I get a lot of questions about our meal plan, and how I make our menu. Since it’s the New Year and many people have made resolutions to eat healthier or to lose weight, I thought I’d take a few minutes to go over the basics of how I meal plan.
The process will differ for everyone, but the basics are pretty…well, basic.For most people, the planning part will actually come pretty easily with just a small bit of practice. The much harder part is to switch from eating on-the-fly to eating what’s planned. Most people are used to catering to their whims for eating, and often balk at the idea of a regimented eating plan. Unfortunately, the “spontaneous” food thing is part of what has led 2/3 of this country’s adults to be overweight. So, the first part of meal planning is:
1. Commitment. It can take several weeks for a person or family to get on board with eating on a plan. We’ve been there, so we understand. But, once used to it, most people actually find meal planning far preferable to “oh, crap, what am I supposed to make for dinner?” Meal planning takes the stress out of meals, because the ingredients are on-hand, and the planning wasn’t done after a stressful day at work. So, commit to meal planning for at least 8 weeks.
2. Find 10 meals you and/or your family will eat, that you either know how to prepare or that you can find a recipe for easily. Write them down, and keep them handy.
These pre-planning items are things you’ll only need to do once. If you have them, move on to the things you’ll do for each meal plan.
Meal Planning 101
1. Get some paper and a pencil. Don’t do this in your head, it won’t work. Write it down, whether it’s in hard copy or on your computer.
2. Check your schedule. Figure out how much time you have each day/night to cook, or if you need to batch cook on your day off. Keep it realistic. If you’ve only got a half hour on Tuesday to prepare dinner, don’t plan on Duck a l’orange.
3. Start with dinners only. You can move on to breakfasts and lunches in a week or two, but unless you have lots of time on your hands, doing this all at once can be overwhelming.
4. Assign a meal from your “Top 10 list” to each day of the week for which you want dinner. We typically do two weeks at a time, and leave one night each week for leftovers; but, this may not work for you. You can start by just planning a few nights a week, and working up from there. Again, check the prep times against your schedule to make sure you are being realistic.
5. Keep it simple. Re-check your planned meals. To start, keep them simple recipes that you’re either familiar with, or that require few ingredients. You’re more likely to stick with this if you don’t overwhelm yourself in the beginning.
6. Check for double-use ingredients. Depending on your family size, you may be able to save time by planning meals that require a few ingredients in common. That way, you prep once but use twice. Ground beef, for example, could be browned all at once, but used in both tacos and spaghetti sauce. If you’re chopping onions for one dish, check your list to see if anything else needs chopped onions and just do them all at once.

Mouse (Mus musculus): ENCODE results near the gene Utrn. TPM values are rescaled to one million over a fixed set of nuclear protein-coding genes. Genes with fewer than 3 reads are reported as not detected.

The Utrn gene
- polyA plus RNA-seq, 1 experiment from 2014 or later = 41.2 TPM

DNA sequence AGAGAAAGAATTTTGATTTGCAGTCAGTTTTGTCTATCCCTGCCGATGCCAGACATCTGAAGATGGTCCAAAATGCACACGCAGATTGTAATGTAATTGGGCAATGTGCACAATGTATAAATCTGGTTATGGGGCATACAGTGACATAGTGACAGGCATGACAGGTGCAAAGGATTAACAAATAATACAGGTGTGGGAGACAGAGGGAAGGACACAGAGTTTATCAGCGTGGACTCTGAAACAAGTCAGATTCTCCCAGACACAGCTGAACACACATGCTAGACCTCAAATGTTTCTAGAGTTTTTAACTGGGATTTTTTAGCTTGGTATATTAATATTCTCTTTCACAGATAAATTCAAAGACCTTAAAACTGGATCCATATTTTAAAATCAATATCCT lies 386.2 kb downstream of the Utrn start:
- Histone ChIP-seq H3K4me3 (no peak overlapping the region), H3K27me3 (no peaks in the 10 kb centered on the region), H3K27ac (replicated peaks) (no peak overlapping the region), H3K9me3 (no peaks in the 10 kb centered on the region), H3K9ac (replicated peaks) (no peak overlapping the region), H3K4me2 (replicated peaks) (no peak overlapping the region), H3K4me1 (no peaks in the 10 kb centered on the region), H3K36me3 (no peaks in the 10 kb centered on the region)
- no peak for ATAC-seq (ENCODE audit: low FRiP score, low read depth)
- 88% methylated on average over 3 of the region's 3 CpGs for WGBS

7. Write it down. List each day for which you’re planning a meal and the meal itself. Below it, make a quick note if there are double-use ingredients you can get out of the way for another meal later in the week, and note if you need to take something out of the freezer for the following day.
8. Make a shopping list. This is where the big money savings comes in, and the calorie savings. Using your meals, write down all the ingredients you need to purchase for the week. Make sure you don’t already have any of these items on-hand, of course. Stick to your list when shopping.
9. Post your plan. Make it visible to everyone in the house. This keeps you on-track, and keeps you from having to hunt for what’s supposed to be for dinner, or what you need to take out of the freezer. It’s also a way to start re-wiring your brain to thinking about what you’re going to be eating, which will help the household get used to non-spontaneous eating.
10. Follow through. Obviously, this doesn’t work if you’re not going to do it. It’ll be a bit rough at first, as are most things that are worth doing. It’ll get easier, I promise.
There are many tips and tricks for people who’ve been doing this for a while. Some, like taking an inventory of anything in the house that needs to be used and planning meals around it, will usually become obvious after a week or two of planning. Others, like batch cooking on your day off, can take a bit more experience. So, for now, start with the basics and get used to meal planning. Use what works for you, tweak as necessary. And, let me know how it works for your family.
- Five tricks for thrifty menu plans (blogs.confused.com)